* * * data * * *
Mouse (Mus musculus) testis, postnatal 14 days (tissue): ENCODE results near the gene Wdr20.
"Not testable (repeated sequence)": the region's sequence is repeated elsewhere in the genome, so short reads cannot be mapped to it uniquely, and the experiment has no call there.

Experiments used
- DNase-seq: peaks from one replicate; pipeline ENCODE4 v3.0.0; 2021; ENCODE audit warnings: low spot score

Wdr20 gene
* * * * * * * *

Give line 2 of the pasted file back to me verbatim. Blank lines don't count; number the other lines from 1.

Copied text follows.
"Not testable (repeated sequence)": the region's sequence is repeated elsewhere in the genome, so short reads cannot be mapped to it uniquely, and the experiment has no call there.